The better the candidate experience, the more likely your company can attract the best hire. A great onboarding system will organize and streamline the process and give candidates a positive experience. An engaging and positive candidate experience will ensure a competitive edge in attracting and retaining top performers!
Cisive’s Onboarding Solution was designed to focus on the user experience; both the users who will be reviewing background reports in our system and the candidates who will be interacting with our system.
Here’s how Cisive’s Onboarding Solution will help you stand out from the competition.
- Automates and organizes the hiring process
- Guides candidates through the process
- Is mobile friendly
- Keeps the process efficient (not one piece of information ever needs to be retyped by a user in our system)
- Provides e-signature capability
At Cisive, we have the technology to make your candidate feel valued, supported and prepared to move forward with your company in a positive manner.
Let us show you how!
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Philadelphia is the first city in the nation that prohibits employers from asking about a job applicant’s prior earnings. In an effort to create a bridge to the gender pay gap, Mayor Kenney signed the Wage Equity Bill which applies to both public and private companies. The law goes into effective on May 23, 2017.
The Wage Equity Bill would add Section 9-1131 to the City’s Fair Practices Ordinance.
Supporters contend that since women have historically been paid less than men, the practice of asking for a salary history can help perpetuate a cycle of lower salaries for women, continuing throughout their careers.
Women in Pennsylvania are paid 79 cents for every dollar a man earns, according to a 2015 Census Bureau report. For black and Hispanic women, the pay gap is even wider.
Key provisions are:
- It is an unlawful employment practice for an employer, employment agency, or employee or agent thereof to:
- Inquire about a prospective employee’s wage history, require disclosure of wage history, or condition employment or consideration for an interview or employment on disclosure of wage history, or retaliate against a prospective employee for failing to comply with any wage history inquiry or for otherwise opposing any act made unlawful by this Chapter.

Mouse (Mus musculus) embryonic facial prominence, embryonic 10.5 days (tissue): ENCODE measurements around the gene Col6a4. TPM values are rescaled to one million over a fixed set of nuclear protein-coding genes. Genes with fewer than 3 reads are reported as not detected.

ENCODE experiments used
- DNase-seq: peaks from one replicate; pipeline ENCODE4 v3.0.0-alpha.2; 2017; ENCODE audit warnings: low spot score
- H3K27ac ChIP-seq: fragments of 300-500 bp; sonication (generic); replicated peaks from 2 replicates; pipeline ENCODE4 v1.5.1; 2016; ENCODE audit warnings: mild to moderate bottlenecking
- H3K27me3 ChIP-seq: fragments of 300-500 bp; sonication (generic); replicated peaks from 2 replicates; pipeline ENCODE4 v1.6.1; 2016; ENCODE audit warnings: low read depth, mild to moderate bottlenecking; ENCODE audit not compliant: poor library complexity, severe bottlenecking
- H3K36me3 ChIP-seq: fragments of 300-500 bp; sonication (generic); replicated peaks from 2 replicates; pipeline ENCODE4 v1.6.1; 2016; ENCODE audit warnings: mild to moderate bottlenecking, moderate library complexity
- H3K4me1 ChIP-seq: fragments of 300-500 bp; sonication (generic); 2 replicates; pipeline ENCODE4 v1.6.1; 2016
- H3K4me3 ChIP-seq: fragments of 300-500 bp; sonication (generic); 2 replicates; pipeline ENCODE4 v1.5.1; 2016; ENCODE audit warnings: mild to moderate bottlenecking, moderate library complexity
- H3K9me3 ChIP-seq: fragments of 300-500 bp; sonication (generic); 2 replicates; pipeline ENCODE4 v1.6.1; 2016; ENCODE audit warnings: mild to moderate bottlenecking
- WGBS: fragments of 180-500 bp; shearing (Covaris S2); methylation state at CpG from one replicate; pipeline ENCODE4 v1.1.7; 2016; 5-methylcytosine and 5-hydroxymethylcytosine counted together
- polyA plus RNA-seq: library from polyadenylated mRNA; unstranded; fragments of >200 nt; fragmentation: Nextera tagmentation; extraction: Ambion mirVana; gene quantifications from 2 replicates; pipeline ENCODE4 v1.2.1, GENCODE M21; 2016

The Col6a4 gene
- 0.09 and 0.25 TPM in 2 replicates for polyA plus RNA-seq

- Rely on the wage history of a prospective employee from any current or former employer of the individual in determining the wages for such individual at any stage in the employment process, including the negotiation or drafting of any employment contract, unless such applicant knowingly and willingly disclosed his or her wage history to the employer, employment agency, employee or agent thereof.
- This subsection shall not apply to any actions taken by an employer, employment agency, or employee, or agent thereof, pursuant to any federal, state, or local law that specifically authorizes the disclosure or verification of wage history for employment purposes.
- For the purposes of this Section, “to inquire” shall mean to ask a job applicant in writing or otherwise, and “wages” shall mean all earnings of an employee, regardless of whether determined on time, task piece, commission or other method of calculation and including fringe benefits, wage supplements, or other compensation whether payable by the employer from employer funds or from amounts withheld from the employee’s pay by the employer.
The law also includes a posting requirement, for which the City has not yet provided a poster, but plans to do so in advance of the May 23rd effective date.
Review job applications and remove any wage history questions.
Review your hiring and interview policies and processes. Revise them to eliminate inquiry into wage history at any stage in the employment process.
Train all individuals involved in recruitment, hiring, interviewing, and drafting and contract negotiation to comply with the requirements of this law.